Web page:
When considering the specifications of an engineering workstation, there are certain “musts.” You must consider CPU specs (number, cores, speed). You must consider RAM. And you must consider the graphics card.
But what if there were another “must”? What if a second GPU — one not dedicated to the display — could amplify the performance of all the other components in the workstation? The performance-enhancing GPU is rapidly leaving “what if” behind. It is becoming one of the key components that separate the high-performance engineering and scientific workstation from a gamer’s computer that somehow ended up on an engineer’s desk.
The positive impact of GPUs
To understand why GPUs can have such a positive impact on system performance, the first thing you have to do is get past the notion that GPUs are only good for rendering images at high speed. Sure, they do precisely that, but modern GPUs are also high-performance processors that can be tasked with many different jobs. The reason they can race through them so quickly is parallel processing. Where a high-performance CPU might have 8 cores, a GPU can have over 100. They’re relatively simple cores, but if a set of instructions is properly divvied up and parallelised, the results can be amazing.
Because there are so many cores in a GPU, parallel processing techniques can work even if there is a single GPU assisting the CPU. And because so many engineering and scientific problems lend themselves to parallel solutions, the combination could completely change the level of performance engineers expect from their workstations.
The software will follow
Engineering workstations built around a CPU/GPU combination are only now beginning to appear on the market. As they appear and become more common, so will the software to manage the applications and take advantage of the parallel capabilities.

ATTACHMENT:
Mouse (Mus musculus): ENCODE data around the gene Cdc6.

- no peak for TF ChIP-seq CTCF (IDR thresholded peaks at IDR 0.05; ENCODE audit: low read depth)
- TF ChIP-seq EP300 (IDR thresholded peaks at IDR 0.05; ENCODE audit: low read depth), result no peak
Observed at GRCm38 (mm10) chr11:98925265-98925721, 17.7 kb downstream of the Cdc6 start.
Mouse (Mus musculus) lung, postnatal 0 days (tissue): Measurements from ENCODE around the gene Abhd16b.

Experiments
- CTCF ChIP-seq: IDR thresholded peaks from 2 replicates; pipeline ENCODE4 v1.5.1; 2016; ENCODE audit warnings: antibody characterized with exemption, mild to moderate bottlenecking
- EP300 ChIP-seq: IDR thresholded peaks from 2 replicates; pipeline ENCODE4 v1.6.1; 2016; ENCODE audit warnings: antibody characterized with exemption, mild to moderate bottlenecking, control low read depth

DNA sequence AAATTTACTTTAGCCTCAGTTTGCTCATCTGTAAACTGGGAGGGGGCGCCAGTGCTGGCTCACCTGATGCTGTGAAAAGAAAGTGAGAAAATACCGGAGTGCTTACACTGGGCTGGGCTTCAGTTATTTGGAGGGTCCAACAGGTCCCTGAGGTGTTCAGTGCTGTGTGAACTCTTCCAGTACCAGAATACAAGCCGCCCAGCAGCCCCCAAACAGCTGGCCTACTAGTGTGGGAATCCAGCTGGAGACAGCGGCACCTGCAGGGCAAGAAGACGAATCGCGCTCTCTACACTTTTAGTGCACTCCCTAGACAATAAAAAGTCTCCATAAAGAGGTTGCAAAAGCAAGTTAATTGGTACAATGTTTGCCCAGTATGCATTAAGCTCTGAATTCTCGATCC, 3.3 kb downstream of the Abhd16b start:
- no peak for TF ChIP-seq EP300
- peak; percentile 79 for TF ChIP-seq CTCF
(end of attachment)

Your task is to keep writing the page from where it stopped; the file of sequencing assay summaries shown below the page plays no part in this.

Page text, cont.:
Right now, the task scheduling software exists, but its use is mainly in supercomputing centres, where GPU-based computing behemoths compete to be the fastest in the world. This scheduling software is almost exclusively Linux-based and tends to be customised for each supercomputer, though there are open-source frameworks available to get teams started. It is inevitable that versions written for GPU-based workstations will appear as more systems appear on the market.
GPUs enter the high-performance engineering workstation world in another way, as well. As the processing power increases, the need to see the result increases as well. Advanced visualisation is as much a part of modern scientific and engineering computation as the basic generation of numbers.
The workstation that this combination of needs requires is increasingly one in which a team of GPUs is managed and coordinated by a CPU sitting in the middle waving a digital conductor’s baton. The product is advanced but not science fiction. If you don’t have this sort of GPU-centric workstation in your one year plan, you should consider it an integral part of your five-year hardware refresh plans.